Minimising the threat from IEDs

Minimising the threat from IEDs

Minimising the threat from IEDs

Context:

  • In the Dantewada region of Chhattisgarh, an IED (improvised explosive device) murdered 10 District Reserve Guard security guards on April 26. The jawans were ambushed while on an anti-Maoist mission.
  • To find and remove landmines and IEDs, it is crucial to employ several detection techniques rigorously and often. These techniques include using metal detectors, ground-penetrating radar, and trained sniffer dogs.
  • Legislative action is needed to make it mandatory to add odoriferous chemicals and/or biosensors to explosives used in manufacturing, mining, and other applications so that they can be easily detected during shipment. Legislative action is also required for stronger regulations on the production, distribution, and sale of explosives and detonators.

Possible ways to minimise:

  • On Foot is the safest form of transportation in areas where left-wing extremism is prevalent. Vehicles ambushed by landmines or IEDs account for more than 60% of losses and fatalities in Maoist-controlled areas.
  • Return trips shouldn’t take the same path as outbound ones: If using a vehicle is necessary, the outbound and inbound trips should never take the same route or happen during the day. Because Maoists do not detonate IEDs at night, security officers can travel at night in cars with some degree of safety.
  • If transportation is required, security forces are expected to use buses operated by the State Road Transport Corporation or the general public. They must travel in mufti alongside civilians while discreetly concealing their weapons.
  • Protective equipment is necessary for security troops operating in conflict zones where the use of vehicles is unavoidable. Examples of such equipment include helmets, blast-resistant clothes, and eye protection.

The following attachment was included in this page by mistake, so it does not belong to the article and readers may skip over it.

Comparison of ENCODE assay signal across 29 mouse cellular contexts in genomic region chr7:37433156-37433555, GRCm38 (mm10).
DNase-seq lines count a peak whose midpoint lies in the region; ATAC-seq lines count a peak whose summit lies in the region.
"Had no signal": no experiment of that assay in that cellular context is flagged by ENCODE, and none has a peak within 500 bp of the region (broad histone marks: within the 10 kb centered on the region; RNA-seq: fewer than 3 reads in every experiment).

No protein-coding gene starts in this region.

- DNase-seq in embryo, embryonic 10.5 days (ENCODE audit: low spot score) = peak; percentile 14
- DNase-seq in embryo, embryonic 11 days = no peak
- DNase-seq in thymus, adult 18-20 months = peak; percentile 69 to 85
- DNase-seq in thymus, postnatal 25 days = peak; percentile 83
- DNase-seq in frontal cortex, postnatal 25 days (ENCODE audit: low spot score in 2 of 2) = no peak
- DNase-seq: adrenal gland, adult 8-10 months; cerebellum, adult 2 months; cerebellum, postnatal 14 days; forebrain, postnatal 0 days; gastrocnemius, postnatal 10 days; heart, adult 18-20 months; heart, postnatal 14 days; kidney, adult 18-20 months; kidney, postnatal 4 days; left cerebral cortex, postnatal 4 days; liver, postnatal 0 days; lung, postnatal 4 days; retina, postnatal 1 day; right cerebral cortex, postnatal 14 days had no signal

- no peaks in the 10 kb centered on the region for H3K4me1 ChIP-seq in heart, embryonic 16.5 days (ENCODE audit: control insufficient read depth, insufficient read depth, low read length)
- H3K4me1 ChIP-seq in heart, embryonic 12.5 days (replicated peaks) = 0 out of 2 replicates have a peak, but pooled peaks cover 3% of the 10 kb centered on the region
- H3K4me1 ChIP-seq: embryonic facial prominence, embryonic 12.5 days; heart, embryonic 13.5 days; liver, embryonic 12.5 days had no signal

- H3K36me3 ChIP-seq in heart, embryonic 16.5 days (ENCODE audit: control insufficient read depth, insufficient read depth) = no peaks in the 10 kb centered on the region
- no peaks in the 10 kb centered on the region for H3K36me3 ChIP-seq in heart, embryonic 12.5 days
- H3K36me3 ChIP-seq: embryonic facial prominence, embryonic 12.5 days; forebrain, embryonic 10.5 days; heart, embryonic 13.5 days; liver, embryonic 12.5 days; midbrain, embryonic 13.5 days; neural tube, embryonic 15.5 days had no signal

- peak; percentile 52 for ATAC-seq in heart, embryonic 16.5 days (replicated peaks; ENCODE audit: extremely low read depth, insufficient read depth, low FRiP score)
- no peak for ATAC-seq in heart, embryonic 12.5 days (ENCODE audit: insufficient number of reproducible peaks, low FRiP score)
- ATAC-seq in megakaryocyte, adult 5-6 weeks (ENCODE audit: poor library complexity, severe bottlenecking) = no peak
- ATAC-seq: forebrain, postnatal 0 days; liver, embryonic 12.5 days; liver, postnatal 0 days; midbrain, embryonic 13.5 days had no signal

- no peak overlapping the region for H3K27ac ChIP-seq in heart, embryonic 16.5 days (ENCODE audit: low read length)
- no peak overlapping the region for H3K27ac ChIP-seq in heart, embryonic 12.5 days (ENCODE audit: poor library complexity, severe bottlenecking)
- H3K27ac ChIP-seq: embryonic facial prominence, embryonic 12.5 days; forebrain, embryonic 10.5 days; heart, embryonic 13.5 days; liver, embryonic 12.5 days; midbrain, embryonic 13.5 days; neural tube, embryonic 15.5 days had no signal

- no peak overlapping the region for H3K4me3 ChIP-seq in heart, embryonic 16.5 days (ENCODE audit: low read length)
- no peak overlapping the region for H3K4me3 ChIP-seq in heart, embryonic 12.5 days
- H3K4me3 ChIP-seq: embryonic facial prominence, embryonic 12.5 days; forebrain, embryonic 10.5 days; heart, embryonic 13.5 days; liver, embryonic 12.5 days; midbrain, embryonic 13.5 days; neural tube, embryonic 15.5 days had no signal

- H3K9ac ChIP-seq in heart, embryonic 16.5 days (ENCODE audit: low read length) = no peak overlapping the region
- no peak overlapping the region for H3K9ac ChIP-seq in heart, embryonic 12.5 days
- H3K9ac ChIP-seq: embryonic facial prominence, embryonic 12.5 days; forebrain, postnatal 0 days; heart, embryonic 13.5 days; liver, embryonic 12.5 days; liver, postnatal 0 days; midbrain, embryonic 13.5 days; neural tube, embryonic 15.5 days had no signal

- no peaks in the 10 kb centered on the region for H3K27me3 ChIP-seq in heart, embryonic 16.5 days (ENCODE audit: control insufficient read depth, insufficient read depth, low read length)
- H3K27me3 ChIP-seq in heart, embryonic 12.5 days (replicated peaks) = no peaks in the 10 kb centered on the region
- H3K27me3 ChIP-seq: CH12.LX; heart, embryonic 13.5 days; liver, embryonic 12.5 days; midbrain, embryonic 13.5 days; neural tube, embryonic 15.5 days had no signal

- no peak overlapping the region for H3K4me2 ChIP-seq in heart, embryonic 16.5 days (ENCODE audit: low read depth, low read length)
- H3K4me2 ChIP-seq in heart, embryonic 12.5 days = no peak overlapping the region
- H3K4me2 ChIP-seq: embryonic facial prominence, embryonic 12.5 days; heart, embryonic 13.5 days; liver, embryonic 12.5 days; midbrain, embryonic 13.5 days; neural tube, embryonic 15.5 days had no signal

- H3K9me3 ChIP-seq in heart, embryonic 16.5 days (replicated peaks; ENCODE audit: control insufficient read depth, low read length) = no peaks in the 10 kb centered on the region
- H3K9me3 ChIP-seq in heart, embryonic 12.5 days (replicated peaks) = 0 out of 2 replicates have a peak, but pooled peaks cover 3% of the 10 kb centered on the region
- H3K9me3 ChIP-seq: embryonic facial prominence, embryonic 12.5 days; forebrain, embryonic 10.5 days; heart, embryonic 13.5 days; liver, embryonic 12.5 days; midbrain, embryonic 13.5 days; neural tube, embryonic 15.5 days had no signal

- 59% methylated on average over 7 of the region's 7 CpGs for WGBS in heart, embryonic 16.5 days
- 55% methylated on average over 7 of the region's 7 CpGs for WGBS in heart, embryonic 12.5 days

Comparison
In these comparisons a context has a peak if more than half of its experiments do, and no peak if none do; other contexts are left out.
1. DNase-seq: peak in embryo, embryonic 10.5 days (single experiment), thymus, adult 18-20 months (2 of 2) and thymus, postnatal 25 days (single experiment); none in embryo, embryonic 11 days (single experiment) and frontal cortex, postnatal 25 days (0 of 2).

• To reduce damage in the event of an explosion, armoured vehicles should have a V-shaped, armour-plated hull, blast-resistant technology, and adequate sandbagging. The vehicles with rotatory seats that face outward should have machine guns and other armaments installed on top of them.
  • Security forces should always travel in a group of at least two to three vehicles, keeping at least 40 to 50 metres between them, so that even if one vehicle gets stuck in a landmine, the people in the other vehicles can take cover and neutralise the threat.
  • Deployment of several detection techniques with rigour and regularity: Landmines and IEDs should be located and removed using metal detectors, ground-penetrating radar, and trained sniffer dogs. UGV-equipped road opening parties can spot warning indicators of a potential ambush.
  • Areas known or suspected to contain landmines or IEDs can be mapped, and contingency plans can be made for them, depending on the detection techniques utilised. As part of both preventive and mitigating actions, this involves constructing safe routes, setting up checkpoints, and developing evacuation plans.
  • On a long-term basis, relationships must be fostered and goodwill must be generated among the local populace, above and beyond transactional levels. Security forces must have perseverance, dedication, empathy, and honesty to do this.
  • The best approach to prevent tactical errors is a good, old routine. To reduce errors, standard operating procedures, technological tools, and other best practices should be used.